Governments create them but are afraid of them. Businesses thrive on them.
These days a big crowd can turn up on your doorstep just as easily as having 9.7 Million people know your company broke my guitar and didn’t pay for it. Our interview by News 10 Sacramento about th flash mob that converged on Westfield Group’s Galleria at Roseville proved to be a valuable case. The mall had a fire not long ago that caused some structural damage. When thousands converged on the mall in holiday spirit to see a choral group, the mall was evacuated for fear of shopper safety. You can read the article or watch the news reel.
Here’s a quick list of the social business lessons learned from our perspective:
- Have a social media strategy
- Be certain that your strategy includes policy and procedure listening, monitoring and participating in conversations with your customers.
- Be certain your strategy includes a procedure for what to do when you hear something, like a lot of people are about to be at your building.
- More than our typical mantra of communication and collaboration benefits, like speeding the innovation process, social business technology can serve to mitigate risk.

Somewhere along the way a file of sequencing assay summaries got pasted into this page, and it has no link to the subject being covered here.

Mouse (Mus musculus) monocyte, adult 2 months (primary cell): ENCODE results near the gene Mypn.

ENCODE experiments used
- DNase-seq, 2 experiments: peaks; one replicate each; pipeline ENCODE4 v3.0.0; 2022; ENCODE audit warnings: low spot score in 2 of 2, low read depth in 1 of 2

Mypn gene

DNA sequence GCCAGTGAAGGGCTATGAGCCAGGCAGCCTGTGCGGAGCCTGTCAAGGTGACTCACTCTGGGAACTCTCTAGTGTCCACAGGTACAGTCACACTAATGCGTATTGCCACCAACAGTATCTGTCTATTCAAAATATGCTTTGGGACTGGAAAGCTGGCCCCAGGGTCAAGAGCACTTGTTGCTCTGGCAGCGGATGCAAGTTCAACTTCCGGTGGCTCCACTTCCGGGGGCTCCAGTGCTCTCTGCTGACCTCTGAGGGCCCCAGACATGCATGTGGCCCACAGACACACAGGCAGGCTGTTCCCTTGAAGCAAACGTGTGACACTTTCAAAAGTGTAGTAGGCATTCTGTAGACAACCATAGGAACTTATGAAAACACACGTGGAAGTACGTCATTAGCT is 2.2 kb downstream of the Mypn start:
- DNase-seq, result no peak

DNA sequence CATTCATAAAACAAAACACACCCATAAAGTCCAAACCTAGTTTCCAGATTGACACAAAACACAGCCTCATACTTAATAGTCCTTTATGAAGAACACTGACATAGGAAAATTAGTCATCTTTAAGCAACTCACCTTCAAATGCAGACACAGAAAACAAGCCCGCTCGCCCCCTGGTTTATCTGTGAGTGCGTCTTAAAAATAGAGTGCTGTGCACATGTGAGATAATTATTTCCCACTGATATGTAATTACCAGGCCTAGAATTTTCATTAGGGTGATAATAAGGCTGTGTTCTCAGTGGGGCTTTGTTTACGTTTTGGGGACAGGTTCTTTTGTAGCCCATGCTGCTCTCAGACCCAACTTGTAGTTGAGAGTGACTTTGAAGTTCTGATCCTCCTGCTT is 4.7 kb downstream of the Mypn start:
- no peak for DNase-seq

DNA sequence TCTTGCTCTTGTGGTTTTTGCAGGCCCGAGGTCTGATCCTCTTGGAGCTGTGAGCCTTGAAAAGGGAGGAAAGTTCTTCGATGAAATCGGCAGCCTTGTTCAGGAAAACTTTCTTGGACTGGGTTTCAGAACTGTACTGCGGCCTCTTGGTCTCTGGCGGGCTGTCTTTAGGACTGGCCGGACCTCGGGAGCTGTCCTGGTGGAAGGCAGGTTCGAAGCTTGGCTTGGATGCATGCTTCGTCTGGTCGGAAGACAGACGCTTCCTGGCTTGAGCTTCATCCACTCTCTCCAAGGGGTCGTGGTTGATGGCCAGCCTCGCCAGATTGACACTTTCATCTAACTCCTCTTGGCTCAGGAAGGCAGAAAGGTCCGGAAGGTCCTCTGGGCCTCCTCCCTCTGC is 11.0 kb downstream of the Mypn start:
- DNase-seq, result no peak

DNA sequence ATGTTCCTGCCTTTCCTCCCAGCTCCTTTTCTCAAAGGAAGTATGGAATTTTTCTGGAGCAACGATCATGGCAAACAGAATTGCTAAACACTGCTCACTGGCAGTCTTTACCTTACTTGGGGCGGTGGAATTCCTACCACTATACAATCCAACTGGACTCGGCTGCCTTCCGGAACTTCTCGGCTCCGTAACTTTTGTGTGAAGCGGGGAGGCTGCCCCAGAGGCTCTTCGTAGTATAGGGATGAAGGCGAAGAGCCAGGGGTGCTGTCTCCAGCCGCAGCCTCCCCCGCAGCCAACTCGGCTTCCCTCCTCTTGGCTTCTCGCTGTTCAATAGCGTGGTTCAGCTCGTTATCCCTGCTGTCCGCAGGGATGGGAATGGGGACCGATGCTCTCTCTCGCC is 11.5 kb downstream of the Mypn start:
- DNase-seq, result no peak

- Embrace the cultural shift to rallying a gathering via the social web quickly. Public spaces are REALLY public. Thousands of people can converge on your doorstep – potentially within hours. If you’re in the conversation you can be ready with plenty of hot cocoa.
- The risk = not doing anything.
- To be quoted on the news as having “no comment” is a bad thing. Losing all your retail business during Christmas week is criminal!
Anybody concerned with social business ought to be paying close attention to whatâ€™s currently happening in the Middle East, since some of the organizing strategies in play there can be applied to any cause or business objective involving social change.
Weâ€™ve long admired “Here Comes Everybody” author Clay Shirky. He brings up plenty of thoughts that social business advocates should find relevant.
â€œPolitical struggle is a result of coordinated action. Governments arenâ€™t afraid of informed individuals; theyâ€™re afraid of synchronized groups.â€
WeÂ wish more social business advocates would understand the power of platforms like Facebook, Twitter, and Meetup to begin forming these sorts of synchronized groups. Too many social business advocates are failing to grasp the potential for using simple online tools to build business activist-oriented communities.